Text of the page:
28814 members and growing – the largest networking group in the maritime industry!

LoginJoin

Thursday, November 26, 2020

Oil Glut News

© Igor Yu. Groshev / Adobe Stock

Crude Oil Held in Sea Storage Hits New Record

Traders are storing an estimated record 160 million barrels of oil on ships - double the level from two weeks ago as they seek to tackle a glut of stocks created by a slide in global demand from the coronavirus, shipping sources say.Organization of the Petroleum Exporting Countries (OPEC) and other producers including Russia have agreed a record cut in output from May of 9.7 million barrels per day, or almost 10% of global supply, to help support prices and curb oversupply.At…

© Evren Kalinbacak / Adobe Stock

Oil Tanker Scrapping to Hit Multi-year High

The shipping industry will this year scrap the largest number of oil tankers in over half-a-decade, driven by weak earnings, firm prices for scrap steel and the need to prepare fleets for strict new environmental regulations.The surge in scrapping underscores how the sector is grappling with one of its worst-ever crises, hit hard after rates for transporting oil plunged to multi-year lows in the wake of excess tanker supply and tepid demand as OPEC production cuts bite."The tanker markets are definitely in a trough at the moment…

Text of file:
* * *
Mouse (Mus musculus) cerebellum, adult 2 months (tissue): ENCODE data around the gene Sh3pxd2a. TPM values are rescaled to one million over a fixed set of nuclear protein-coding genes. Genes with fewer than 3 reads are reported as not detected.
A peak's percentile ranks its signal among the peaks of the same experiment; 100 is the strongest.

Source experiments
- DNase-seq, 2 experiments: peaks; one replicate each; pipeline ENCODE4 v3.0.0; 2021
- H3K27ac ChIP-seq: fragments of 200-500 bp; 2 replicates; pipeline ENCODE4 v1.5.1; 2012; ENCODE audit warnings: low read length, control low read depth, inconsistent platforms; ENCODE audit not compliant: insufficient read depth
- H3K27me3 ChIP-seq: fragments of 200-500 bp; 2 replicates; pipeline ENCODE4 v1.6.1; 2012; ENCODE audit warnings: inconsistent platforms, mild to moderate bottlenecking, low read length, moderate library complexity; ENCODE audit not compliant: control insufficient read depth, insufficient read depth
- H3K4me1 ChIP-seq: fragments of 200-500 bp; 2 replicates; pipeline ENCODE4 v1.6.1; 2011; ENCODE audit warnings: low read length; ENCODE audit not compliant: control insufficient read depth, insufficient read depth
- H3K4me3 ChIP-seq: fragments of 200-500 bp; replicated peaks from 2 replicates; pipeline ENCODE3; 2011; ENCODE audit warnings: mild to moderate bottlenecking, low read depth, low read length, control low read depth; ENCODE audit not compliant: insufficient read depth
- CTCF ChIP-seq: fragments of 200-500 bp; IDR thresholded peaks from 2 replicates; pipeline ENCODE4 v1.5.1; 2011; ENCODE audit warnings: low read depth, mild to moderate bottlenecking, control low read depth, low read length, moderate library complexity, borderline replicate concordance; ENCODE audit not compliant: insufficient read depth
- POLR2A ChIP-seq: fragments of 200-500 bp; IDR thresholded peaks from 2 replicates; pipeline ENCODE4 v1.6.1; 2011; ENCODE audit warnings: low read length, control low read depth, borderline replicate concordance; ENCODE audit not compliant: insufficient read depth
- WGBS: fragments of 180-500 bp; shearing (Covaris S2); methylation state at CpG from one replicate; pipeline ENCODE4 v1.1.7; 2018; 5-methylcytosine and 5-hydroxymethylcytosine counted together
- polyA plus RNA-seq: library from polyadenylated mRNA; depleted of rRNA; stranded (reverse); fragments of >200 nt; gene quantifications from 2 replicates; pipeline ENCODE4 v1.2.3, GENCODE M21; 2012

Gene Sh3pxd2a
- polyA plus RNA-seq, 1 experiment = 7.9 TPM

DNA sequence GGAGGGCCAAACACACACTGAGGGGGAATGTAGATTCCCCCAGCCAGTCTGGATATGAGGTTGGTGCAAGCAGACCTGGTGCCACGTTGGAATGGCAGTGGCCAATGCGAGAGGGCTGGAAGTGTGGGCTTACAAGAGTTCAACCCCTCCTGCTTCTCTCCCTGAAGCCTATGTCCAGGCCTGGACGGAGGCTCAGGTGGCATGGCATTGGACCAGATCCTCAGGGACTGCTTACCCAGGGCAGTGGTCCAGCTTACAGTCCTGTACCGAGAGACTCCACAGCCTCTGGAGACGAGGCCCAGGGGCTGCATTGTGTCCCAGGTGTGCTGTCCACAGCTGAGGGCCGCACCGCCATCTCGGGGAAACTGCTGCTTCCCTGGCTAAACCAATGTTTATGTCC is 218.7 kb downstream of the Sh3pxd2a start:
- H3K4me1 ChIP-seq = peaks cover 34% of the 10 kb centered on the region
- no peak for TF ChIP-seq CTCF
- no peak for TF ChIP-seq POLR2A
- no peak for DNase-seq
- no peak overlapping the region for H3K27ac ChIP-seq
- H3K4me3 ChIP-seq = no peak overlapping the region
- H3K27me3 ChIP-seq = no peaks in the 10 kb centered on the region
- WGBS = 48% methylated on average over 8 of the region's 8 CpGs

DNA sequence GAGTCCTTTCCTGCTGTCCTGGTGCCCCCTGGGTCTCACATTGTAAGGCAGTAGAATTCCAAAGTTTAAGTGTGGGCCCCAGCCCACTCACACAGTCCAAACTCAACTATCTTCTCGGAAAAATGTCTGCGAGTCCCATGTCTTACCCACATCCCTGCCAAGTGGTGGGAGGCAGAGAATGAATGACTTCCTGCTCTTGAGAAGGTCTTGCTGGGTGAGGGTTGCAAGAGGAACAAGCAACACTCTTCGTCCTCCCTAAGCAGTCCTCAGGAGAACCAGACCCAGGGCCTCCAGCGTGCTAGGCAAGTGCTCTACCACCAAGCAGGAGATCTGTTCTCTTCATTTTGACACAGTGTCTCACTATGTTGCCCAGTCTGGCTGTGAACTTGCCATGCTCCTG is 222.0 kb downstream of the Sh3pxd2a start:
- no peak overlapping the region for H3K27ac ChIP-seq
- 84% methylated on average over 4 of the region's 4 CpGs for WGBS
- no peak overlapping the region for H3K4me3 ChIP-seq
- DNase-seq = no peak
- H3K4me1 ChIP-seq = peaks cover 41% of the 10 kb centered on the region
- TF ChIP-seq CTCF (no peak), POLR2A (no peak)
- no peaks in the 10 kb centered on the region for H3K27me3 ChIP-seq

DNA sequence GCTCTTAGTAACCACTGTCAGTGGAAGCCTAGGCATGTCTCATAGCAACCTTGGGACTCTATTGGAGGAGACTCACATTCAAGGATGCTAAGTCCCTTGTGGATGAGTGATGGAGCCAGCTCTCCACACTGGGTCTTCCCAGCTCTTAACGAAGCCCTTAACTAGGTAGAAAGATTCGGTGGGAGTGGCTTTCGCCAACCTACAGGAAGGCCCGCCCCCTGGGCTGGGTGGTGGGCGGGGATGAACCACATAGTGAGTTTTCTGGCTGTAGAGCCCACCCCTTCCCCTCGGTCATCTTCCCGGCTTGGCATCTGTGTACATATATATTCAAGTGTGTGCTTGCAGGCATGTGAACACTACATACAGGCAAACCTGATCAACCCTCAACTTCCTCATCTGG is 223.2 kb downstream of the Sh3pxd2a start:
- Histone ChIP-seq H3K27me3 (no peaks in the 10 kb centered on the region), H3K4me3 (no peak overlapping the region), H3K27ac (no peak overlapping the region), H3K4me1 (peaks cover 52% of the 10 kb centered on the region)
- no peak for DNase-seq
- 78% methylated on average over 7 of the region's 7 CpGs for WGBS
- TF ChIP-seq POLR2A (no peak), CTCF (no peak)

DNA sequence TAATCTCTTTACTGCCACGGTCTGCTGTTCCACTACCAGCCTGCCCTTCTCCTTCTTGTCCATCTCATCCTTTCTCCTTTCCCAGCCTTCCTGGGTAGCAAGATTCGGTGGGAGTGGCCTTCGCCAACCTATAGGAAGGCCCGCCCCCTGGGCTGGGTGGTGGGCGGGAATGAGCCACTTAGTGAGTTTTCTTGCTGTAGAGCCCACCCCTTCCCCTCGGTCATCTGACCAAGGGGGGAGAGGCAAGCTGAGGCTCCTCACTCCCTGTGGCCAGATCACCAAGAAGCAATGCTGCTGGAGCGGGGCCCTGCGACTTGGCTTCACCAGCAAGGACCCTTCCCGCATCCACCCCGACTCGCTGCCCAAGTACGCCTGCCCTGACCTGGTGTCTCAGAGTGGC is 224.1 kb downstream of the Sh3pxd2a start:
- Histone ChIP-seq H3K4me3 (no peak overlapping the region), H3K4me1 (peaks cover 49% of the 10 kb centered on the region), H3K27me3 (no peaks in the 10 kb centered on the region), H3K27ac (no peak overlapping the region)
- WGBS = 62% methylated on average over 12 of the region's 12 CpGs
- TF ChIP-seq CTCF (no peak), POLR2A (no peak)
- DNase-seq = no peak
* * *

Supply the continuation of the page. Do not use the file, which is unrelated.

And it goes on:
Glencore Sees Record Oil Trading Volumes as Margins Shrink

Glencore looks set to cement its position as the world's second-largest oil trader as it tries to offset low volatility and tight margins with record volumes this year, its global head of oil, Alex Beard, told Reuters. The London-listed commodities trader and miner will shift around 6 million barrels per day (bpd) of crude and refined product this year, up 25 percent from last year. The figure represents around 6 percent of global supply and only rival Vitol trades more oil, at some 7 million bpd.

Supertankers Buying Spree to Beat Oil Glut

Some of the world’s largest oil traders are reportedly hiring supertankers in a possible attempt to stockpile oil supplies following the plunge in world prices. Trading firms including Vitol, Trafigura and energy major Shell have all booked crude tankers for up to 12 months, Reuters said, quoting freight brokers and shipping sources. These companies have booked crude tankers for up to 12 months - taking advantage of some cheaper rates of hire. The idea is that by effectively parking large tankers full of oil offshore…